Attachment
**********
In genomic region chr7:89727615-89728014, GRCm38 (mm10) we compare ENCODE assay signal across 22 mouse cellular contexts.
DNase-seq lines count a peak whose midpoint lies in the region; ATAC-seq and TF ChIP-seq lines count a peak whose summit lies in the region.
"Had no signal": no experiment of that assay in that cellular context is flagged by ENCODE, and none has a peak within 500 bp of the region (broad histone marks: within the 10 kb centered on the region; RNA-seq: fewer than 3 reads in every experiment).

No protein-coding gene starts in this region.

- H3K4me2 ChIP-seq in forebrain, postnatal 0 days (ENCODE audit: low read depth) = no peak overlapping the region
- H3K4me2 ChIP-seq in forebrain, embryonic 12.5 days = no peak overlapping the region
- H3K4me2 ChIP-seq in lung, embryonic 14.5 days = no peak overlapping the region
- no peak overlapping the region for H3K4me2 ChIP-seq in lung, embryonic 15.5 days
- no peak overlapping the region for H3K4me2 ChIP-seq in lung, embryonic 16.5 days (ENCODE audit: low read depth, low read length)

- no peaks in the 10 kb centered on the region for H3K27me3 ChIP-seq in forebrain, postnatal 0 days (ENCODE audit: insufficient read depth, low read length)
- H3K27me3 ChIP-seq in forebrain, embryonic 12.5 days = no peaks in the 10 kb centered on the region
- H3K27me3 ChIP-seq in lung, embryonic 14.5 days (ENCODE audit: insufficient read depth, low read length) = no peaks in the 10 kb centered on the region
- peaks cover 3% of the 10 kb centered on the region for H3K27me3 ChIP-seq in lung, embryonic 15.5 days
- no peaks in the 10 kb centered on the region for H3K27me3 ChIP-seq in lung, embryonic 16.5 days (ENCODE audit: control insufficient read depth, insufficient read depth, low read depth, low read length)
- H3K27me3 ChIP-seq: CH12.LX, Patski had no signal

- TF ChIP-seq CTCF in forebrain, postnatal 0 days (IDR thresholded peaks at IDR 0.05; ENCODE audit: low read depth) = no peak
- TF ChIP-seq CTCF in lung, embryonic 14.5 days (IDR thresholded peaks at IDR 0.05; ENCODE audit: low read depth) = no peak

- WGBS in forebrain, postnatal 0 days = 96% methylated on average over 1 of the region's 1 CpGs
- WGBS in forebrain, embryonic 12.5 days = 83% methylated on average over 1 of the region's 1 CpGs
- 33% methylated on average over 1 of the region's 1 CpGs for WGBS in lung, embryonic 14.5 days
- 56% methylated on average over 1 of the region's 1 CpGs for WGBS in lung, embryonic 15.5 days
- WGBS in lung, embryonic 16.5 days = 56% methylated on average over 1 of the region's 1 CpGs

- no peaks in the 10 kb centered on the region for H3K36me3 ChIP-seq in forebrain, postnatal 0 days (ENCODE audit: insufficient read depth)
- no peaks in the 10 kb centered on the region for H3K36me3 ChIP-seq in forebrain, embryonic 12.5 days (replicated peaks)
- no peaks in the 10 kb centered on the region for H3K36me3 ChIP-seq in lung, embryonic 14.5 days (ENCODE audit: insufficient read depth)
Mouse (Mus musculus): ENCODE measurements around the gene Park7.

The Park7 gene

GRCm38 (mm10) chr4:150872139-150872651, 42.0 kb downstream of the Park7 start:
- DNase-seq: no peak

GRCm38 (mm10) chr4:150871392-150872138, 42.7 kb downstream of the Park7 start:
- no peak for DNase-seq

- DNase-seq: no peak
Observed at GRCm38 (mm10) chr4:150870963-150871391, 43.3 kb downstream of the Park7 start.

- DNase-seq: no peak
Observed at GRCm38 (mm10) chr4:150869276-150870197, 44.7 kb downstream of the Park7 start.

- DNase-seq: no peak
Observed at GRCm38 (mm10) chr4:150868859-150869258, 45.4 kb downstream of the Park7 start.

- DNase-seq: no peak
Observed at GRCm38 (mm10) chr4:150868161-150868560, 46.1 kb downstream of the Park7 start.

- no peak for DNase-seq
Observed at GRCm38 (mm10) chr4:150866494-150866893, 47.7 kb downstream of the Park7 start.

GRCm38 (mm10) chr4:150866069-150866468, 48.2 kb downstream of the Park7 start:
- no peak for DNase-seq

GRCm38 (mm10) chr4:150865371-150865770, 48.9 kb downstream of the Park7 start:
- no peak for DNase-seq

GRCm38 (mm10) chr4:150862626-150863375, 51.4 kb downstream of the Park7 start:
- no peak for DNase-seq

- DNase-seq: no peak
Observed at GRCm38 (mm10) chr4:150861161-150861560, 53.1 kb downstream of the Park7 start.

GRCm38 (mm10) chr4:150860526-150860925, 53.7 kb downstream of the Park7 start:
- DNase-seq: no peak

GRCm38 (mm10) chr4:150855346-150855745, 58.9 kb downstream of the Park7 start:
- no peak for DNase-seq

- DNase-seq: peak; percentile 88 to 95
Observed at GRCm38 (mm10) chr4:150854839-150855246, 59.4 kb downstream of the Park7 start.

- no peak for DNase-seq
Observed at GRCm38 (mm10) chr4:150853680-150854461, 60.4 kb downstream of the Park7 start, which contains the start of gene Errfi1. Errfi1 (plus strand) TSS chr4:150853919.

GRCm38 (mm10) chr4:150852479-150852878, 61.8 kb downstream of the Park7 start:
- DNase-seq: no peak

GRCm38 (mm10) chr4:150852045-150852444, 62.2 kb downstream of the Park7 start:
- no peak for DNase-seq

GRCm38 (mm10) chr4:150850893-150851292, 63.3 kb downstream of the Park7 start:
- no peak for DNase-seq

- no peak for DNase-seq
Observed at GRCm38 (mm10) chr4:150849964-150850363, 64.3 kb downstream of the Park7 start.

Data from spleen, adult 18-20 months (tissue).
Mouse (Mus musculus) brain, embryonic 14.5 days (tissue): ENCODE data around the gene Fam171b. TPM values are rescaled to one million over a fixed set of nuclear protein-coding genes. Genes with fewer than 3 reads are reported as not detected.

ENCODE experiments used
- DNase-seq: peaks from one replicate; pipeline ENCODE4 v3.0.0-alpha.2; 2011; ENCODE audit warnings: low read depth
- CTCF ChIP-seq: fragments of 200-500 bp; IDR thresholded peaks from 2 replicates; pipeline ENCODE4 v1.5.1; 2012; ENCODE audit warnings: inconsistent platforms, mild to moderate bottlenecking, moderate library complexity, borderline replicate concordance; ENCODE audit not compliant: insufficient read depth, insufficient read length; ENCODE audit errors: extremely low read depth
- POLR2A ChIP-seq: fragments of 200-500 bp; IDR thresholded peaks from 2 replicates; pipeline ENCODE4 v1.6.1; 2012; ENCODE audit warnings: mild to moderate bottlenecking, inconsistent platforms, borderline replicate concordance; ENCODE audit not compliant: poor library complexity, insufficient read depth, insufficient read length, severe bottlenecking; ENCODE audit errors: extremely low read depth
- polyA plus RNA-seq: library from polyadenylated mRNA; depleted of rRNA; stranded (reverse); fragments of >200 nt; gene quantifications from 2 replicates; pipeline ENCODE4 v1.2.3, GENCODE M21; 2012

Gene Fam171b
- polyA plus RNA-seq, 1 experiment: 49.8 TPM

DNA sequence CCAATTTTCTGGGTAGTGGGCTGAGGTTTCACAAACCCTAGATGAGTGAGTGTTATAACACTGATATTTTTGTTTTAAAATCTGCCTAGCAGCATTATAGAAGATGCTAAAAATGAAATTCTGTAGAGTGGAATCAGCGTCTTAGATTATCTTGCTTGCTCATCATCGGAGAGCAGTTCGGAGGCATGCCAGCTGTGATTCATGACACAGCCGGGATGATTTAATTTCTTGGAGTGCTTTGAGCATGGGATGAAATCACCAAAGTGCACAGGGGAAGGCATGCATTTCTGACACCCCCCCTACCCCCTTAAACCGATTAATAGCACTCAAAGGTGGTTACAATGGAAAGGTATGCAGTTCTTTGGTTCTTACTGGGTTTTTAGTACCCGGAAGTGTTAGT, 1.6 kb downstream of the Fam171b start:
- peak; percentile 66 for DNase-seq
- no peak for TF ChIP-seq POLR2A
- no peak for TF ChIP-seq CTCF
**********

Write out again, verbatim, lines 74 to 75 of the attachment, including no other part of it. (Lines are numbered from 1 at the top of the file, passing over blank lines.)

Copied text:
- polyA plus RNA-seq, 1 experiment: 49.8 TPM

DNA sequence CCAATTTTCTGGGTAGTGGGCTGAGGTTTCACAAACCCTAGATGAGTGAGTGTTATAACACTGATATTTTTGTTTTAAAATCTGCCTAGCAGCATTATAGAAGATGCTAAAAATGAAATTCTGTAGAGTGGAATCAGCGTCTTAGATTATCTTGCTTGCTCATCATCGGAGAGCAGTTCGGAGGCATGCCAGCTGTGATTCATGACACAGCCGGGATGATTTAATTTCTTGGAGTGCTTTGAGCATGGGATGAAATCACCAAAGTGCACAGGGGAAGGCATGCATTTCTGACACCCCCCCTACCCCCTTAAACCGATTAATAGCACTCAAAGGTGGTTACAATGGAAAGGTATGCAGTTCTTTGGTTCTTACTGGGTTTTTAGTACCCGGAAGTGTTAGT, 1.6 kb downstream of the Fam171b start: